Using just 351.9kW of PV and 1MWh of energy storage in a microgrid, a tiny island off the Massachusetts coast successfully met more than 50% of its electricity demand over summer.
Historic Cuttyhunk Island, just a few miles from Martha’s Vineyard, a summer destination for the rich and famous, has less than 50 residents outside of seasonal tourist peaks and about 300 residents during the summer season.
The island is famous for being one of the trading posts with the British pre-independence but has now found a degree of energy independence for itself. Solar Design Associates, a Harvard-headquartered company, designed and installed the PV array, which has 1,020 panels, and the lithium-ion battery energy storage system.
As with most electrified island territories, Cuttyhunk Island has always relied on burning diesel fuel, which is brought to the island on a barge, which is of course expensive, polluting and relies on supplies being able to negotiate bad weather conditions and other logistics. The project received financial assistance from the US Agriculture Department’s grant scheme for rural electrification projects.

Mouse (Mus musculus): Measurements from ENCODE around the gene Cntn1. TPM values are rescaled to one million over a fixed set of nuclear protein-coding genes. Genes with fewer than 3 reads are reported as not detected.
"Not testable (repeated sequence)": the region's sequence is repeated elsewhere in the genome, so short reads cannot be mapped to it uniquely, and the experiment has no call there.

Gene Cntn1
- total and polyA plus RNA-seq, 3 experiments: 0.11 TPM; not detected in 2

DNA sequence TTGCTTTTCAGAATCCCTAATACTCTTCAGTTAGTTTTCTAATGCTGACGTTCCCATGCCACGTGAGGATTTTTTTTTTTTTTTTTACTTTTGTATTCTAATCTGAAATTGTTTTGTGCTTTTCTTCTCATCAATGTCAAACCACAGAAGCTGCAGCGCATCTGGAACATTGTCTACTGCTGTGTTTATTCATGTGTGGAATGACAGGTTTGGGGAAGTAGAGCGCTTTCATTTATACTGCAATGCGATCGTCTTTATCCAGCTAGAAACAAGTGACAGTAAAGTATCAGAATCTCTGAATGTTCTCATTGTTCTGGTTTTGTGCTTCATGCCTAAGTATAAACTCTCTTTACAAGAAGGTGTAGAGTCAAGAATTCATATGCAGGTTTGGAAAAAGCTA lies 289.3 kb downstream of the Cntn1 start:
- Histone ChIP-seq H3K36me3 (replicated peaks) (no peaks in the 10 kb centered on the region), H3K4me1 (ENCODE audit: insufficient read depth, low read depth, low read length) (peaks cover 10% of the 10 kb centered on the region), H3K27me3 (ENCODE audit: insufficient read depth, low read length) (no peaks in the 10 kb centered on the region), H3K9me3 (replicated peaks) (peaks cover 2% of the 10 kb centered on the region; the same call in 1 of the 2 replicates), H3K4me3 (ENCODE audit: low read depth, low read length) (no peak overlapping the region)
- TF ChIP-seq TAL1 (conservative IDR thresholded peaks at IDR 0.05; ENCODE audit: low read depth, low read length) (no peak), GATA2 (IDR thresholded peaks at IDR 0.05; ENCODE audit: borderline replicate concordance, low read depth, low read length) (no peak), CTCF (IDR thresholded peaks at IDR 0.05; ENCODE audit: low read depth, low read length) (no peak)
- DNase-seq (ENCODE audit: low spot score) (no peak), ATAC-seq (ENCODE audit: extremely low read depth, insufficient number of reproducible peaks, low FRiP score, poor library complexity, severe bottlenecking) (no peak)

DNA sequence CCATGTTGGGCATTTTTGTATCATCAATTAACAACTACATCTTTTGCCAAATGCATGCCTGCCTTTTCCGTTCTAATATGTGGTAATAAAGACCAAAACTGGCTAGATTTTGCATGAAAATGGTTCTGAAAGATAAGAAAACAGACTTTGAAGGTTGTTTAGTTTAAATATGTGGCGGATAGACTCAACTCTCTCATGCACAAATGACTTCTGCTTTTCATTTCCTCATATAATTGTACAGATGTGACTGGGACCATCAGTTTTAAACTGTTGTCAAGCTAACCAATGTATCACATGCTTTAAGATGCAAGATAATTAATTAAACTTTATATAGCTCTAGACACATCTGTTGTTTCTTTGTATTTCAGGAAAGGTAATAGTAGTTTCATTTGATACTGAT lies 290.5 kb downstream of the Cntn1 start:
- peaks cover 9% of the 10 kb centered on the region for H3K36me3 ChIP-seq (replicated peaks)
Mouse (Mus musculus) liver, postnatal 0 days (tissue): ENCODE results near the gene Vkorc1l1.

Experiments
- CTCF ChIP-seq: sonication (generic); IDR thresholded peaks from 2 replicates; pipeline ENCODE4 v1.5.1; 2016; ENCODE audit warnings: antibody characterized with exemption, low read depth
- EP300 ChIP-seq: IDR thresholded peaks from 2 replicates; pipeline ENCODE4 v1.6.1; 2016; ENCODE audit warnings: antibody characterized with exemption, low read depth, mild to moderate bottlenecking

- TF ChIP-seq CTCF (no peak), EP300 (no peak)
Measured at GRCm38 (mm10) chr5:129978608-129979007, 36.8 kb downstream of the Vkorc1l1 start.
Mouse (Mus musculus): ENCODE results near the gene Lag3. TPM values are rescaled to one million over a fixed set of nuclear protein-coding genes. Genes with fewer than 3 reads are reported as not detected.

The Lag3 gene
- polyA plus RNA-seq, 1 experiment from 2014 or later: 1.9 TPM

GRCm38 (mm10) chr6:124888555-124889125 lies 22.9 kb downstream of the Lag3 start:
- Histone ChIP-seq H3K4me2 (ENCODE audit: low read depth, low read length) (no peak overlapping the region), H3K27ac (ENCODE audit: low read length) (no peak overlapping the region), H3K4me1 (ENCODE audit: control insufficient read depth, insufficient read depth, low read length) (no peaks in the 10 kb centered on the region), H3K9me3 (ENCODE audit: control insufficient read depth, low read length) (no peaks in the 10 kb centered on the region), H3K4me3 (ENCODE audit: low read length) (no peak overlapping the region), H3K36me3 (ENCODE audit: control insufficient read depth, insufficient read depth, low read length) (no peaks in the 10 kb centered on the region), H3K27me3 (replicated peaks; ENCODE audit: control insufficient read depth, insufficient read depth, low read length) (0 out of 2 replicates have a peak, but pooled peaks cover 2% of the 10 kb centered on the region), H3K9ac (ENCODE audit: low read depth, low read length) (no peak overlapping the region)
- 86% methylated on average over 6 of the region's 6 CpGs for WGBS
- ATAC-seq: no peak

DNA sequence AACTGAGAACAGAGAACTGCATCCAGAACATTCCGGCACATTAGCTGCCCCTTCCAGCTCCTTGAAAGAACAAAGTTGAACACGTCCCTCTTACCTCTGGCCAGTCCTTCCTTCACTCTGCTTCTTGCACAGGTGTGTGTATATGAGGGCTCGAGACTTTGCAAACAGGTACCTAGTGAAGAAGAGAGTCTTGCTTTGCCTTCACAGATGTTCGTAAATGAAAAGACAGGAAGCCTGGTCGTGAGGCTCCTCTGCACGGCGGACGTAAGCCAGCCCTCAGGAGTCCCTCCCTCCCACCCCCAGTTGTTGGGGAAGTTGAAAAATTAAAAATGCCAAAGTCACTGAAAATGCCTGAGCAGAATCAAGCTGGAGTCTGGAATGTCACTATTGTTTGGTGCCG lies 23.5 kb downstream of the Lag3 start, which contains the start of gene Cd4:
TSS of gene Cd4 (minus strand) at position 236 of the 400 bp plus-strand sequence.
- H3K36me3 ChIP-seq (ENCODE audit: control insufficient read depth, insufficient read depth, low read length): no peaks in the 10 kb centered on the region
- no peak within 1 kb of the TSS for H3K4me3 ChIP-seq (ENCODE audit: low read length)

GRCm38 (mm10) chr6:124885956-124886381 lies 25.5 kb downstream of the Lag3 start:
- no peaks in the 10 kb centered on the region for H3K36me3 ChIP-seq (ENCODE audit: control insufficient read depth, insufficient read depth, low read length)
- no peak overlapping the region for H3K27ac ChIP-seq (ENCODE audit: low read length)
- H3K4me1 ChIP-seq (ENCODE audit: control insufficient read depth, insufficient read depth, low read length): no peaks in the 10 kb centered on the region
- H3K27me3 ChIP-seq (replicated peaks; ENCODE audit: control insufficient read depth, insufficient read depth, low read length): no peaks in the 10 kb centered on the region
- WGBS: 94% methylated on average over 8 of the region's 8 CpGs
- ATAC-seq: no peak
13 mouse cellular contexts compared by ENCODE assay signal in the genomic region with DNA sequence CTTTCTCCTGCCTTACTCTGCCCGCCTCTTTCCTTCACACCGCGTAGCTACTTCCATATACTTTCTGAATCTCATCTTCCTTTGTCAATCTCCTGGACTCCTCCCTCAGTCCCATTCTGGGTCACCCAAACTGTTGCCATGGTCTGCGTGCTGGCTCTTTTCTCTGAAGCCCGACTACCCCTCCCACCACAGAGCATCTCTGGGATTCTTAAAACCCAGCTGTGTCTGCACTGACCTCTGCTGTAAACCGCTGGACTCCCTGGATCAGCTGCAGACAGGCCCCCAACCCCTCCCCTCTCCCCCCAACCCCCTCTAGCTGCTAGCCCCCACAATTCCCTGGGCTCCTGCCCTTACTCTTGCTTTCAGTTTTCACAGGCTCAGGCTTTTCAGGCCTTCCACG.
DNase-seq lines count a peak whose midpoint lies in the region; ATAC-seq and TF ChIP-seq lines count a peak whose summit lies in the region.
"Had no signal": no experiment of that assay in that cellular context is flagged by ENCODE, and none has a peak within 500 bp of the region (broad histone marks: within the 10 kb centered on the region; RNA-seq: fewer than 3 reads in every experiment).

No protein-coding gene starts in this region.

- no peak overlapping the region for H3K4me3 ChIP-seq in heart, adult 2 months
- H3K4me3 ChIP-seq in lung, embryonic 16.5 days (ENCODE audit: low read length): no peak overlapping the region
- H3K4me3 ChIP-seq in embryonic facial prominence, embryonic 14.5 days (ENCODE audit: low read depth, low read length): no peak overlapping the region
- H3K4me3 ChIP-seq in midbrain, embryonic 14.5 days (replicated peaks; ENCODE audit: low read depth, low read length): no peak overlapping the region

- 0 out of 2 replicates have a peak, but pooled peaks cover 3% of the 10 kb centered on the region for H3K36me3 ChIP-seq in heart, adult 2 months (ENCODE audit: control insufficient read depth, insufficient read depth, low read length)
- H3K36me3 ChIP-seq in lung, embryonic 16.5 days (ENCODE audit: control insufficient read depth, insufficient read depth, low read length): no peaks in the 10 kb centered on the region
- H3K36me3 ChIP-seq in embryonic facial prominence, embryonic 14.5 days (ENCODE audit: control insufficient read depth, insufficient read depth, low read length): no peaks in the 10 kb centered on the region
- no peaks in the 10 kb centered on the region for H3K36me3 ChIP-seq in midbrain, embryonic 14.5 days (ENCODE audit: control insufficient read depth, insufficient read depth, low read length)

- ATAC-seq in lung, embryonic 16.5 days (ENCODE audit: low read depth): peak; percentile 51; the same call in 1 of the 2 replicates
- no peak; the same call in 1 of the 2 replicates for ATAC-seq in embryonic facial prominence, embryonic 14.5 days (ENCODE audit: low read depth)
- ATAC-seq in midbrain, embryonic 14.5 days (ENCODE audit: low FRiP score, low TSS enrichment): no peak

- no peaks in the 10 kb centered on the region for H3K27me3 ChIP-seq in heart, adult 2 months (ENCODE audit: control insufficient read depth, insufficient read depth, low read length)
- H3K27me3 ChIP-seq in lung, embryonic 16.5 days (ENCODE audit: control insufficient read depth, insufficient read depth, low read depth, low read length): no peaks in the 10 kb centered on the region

While the new microgrid will not eliminate diesel use entirely, during this year it is expected to reduce consumption by 30,000 gallons, a representative of Gosnold Electric Light Commission, which oversees utilities on Cuttyhunk, said. In fact while helping the residents and visitors to rely on more than 50% renewable energy over summer, during off-season periods, that proportion can rise to 80% renewables. The massively diminished population numbers in those times are a factor in this – some accounts refer to there being less than 20 residents on the island at some points in the year.
“The microgrid’s performance and reliability have exceeded all our expectations, and we are on track to burn 30,000 fewer gallons of diesel fuel this year,” Gosnold Electric Light Commission’s Paul Elias said.
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